One of the main reasons for this is a lack of grant applications. Researchers are hesitant to jeopardize their career by entering a field where funding is uncertain. Research proposals in the field of ME/CFS could also be scarce due to the fear of being rejected on irrational grounds. Even internationally respected scientists such as Ronald Davis [8] and Ian Lipkin [9] have been rejected or ignored when they applied for research into ME/CFS. ME/CFS is a relatively new disease that suffers from stigma and prejudices, even within the research community and medical profession.

    The result is a cycle of inertia where researchers are unwilling to enter the field as long as it remains underdeveloped. We believe the most efficient method to break this cycle is by earmarking funds for ME/CFS. By issuing requests for applications (RFA’s) the NIH could attract new researchers to study ME/CFS. This would reduce the disparity between the societal burden of ME/CFS and the dire lack of funding devoted to this illness. The use of RFA’s has been successful in the past in ME/CFS [9] and the development of other fields [10].

    We, therefore, recommend the NIH to increase the number of RFA’s to further research into ME/CFS.

    References

    [1] Reyes M, Nisenbaum R, Hoaglin DC, Unger ER, Emmons C, Randall B, et al. Prevalence and incidence of chronic fatigue syndrome in Wichita, Kansas. Arch Intern Med. 2003 Jul 14;163(13):1530-6.

    [2] Jason LA, Richman JA, Rademaker AW, Jordan KM, Plioplys AV, Taylor RR, et al. A communitybased study of chronic fatigue syndrome. Arch Intern Med. 1999 Oct 11;159(18):2129-37.

    [3] Institute of Medicine. Beyond Myalgic Encephalomyelitis/Chronic Fatigue Syndrome: Redefining an Illness. Washington, D.C.: The National Academies Press, 2015.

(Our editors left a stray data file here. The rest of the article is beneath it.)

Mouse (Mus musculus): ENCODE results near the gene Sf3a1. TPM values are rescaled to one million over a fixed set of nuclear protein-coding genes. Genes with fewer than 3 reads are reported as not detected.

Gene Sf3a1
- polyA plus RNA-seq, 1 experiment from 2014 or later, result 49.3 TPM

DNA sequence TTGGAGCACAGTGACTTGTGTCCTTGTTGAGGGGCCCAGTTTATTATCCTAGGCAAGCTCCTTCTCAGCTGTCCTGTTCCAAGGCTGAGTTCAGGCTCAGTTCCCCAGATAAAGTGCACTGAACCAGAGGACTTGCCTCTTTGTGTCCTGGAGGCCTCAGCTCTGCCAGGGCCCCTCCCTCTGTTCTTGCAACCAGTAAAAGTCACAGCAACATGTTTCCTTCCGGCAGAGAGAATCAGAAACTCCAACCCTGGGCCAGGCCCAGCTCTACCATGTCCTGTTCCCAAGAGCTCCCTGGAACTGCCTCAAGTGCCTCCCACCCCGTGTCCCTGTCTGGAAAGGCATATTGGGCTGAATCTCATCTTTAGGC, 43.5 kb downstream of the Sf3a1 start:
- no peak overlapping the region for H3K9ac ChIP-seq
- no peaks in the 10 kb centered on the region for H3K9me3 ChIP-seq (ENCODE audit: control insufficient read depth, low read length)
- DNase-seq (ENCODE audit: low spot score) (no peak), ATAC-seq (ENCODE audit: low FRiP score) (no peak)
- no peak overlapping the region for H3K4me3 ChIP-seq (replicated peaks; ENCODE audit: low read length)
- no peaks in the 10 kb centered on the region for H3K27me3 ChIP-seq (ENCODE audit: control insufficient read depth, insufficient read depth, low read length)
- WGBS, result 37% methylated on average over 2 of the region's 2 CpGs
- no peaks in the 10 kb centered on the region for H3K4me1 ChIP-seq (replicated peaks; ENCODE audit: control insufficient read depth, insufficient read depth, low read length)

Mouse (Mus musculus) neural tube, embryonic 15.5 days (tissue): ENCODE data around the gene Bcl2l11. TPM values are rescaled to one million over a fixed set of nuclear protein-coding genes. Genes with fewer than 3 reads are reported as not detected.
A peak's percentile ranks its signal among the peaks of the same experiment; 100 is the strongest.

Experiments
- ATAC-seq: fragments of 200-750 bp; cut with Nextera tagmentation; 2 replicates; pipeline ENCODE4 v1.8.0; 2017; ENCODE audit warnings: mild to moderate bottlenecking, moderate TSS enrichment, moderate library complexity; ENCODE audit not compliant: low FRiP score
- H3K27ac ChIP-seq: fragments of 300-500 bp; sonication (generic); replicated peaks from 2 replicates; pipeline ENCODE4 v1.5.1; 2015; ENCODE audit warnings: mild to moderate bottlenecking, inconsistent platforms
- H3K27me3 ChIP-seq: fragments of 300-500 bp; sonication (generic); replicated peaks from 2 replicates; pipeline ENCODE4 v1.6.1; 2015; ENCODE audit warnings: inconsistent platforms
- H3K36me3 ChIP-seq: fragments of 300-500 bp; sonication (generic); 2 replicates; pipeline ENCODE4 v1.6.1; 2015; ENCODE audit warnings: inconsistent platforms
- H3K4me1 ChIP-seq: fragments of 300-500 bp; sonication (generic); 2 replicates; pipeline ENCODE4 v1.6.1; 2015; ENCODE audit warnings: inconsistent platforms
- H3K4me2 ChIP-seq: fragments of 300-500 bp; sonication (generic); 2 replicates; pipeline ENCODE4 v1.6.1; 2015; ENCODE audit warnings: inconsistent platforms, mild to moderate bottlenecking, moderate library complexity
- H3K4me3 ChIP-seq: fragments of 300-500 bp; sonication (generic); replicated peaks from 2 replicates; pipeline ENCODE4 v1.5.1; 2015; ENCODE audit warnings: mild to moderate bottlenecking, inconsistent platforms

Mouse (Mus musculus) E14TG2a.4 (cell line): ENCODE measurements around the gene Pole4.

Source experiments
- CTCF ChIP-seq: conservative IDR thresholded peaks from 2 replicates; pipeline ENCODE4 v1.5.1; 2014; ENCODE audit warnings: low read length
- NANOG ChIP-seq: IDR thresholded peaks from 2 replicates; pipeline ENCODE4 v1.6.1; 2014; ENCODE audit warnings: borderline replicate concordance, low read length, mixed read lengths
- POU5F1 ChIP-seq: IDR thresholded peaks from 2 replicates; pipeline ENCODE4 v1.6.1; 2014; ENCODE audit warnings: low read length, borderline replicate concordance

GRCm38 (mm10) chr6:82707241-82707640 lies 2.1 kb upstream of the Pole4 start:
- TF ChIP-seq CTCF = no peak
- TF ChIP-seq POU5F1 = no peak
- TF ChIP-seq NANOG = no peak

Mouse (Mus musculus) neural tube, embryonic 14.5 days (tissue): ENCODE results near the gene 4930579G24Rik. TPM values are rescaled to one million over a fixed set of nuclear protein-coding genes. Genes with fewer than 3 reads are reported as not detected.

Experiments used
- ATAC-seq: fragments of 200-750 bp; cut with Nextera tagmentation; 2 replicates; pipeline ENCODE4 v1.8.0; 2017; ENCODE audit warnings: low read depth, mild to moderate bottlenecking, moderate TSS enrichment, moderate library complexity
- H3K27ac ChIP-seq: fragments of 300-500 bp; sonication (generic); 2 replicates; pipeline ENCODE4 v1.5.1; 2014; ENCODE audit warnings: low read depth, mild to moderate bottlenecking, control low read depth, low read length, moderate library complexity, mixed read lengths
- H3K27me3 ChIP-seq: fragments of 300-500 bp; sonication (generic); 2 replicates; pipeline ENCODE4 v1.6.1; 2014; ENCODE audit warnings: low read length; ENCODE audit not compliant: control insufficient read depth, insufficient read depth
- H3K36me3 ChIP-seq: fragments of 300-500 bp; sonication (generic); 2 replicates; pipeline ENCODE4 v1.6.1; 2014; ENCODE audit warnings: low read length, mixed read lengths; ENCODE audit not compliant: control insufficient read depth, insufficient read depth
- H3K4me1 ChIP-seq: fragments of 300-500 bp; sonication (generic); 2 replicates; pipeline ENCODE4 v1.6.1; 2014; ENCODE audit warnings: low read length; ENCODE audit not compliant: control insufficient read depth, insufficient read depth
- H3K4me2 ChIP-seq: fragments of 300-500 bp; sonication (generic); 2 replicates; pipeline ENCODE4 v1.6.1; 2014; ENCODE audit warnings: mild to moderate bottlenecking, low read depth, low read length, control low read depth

[4] Jason LA, Benton MC, Valentine L, Johnson A, Torres-Harding S. The economic impact of ME/CFS: individual and societal costs. Dyn Med. 2008 Apr 8;7:6.

    [5] Dimmock ME, Mirin AA, Jason LA. Estimating the disease burden of ME/CFS in the United States and its relation to research funding. J Med Therap, 2016;1(1):1-7.

    [6] Spotila J. (2018, October 21). NIH Funding for ME Goes Down in 2018. occupyme.net. Available at: https://occupyme.net/2018/10/21/nih-funding-for-me-goes-down-in-2018/

    [7] MEAction. (2015, 20 August). Ron Davis on why his NIH proposal was rejected. https://www.meaction.net/2015/08/20/ron-davis-nih-proposal/

    [8] Interview with Dr. W. Ian Lipkin, ME/CFS Alert Episode 95. (December 2, 2017).

    [9] Neuroimmune Mechanisms and Chronic Fatigue Syndrome. RFA-OD-06-002. https://grants.nih.gov/grants/guide/rfa-files/rfa-od-06-002.html

    [10] Limited Competition of the MAPP Research Network (U01). RFA-DK-13-507. https://grants.nih.gov/grants/guide/rfa-files/RFA-DK-13-507.html
     
    Last edited: Mar 26, 2019